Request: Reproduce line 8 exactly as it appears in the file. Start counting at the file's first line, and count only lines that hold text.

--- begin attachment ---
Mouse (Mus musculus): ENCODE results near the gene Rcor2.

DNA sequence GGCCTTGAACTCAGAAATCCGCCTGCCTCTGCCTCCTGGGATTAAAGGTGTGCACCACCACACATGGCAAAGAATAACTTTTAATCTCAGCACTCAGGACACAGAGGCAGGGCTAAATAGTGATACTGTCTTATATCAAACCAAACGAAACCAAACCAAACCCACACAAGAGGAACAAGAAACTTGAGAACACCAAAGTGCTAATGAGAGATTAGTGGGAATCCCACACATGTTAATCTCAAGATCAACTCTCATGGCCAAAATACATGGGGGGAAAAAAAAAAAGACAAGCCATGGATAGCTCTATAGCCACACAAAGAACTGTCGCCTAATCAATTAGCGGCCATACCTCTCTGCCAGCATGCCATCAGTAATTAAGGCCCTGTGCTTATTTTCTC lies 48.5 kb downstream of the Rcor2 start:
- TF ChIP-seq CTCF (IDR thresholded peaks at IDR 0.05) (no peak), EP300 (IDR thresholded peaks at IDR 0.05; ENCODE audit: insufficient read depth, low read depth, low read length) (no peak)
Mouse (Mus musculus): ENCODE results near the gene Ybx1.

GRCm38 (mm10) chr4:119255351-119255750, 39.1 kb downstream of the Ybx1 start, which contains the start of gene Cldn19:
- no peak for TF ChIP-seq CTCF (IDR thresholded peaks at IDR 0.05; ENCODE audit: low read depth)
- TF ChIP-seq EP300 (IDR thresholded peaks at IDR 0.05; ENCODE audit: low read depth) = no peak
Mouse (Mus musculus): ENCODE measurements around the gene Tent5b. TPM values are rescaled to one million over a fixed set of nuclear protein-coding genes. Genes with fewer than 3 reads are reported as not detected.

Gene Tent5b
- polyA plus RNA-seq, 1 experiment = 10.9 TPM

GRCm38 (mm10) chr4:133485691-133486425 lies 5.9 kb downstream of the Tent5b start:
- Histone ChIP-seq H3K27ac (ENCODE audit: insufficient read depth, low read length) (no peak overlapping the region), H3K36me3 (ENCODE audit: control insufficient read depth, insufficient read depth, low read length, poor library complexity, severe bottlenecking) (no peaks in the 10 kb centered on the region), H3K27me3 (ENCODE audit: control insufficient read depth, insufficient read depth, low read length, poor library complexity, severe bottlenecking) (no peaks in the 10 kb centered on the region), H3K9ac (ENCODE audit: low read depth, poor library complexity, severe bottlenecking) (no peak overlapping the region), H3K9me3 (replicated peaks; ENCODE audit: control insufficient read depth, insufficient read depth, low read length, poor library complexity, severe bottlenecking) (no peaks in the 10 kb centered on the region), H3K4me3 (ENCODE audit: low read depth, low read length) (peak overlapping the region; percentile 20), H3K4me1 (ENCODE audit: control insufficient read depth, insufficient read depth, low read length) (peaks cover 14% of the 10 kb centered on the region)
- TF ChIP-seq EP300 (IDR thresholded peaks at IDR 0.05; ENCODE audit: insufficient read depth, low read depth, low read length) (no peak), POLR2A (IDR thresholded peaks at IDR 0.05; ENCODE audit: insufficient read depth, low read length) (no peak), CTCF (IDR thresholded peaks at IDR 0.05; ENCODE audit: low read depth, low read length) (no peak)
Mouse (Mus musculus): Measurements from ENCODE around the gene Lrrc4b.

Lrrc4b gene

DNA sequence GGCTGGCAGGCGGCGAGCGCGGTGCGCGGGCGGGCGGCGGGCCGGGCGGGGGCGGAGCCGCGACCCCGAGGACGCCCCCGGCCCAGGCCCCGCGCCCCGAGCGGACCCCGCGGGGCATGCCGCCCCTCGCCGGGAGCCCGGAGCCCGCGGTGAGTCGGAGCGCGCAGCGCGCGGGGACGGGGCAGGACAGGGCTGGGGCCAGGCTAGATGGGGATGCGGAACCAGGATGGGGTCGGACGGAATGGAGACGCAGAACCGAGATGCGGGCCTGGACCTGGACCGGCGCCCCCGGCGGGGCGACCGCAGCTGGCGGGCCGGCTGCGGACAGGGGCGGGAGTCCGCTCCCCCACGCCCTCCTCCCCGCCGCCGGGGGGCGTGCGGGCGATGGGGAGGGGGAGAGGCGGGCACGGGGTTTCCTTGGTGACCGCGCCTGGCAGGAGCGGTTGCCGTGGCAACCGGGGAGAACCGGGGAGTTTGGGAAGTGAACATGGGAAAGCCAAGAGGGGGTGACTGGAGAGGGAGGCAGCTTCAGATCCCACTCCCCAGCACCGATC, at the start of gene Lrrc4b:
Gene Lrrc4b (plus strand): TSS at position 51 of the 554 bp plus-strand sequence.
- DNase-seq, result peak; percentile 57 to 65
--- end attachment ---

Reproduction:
Mouse (Mus musculus): ENCODE measurements around the gene Tent5b. TPM values are rescaled to one million over a fixed set of nuclear protein-coding genes. Genes with fewer than 3 reads are reported as not detected.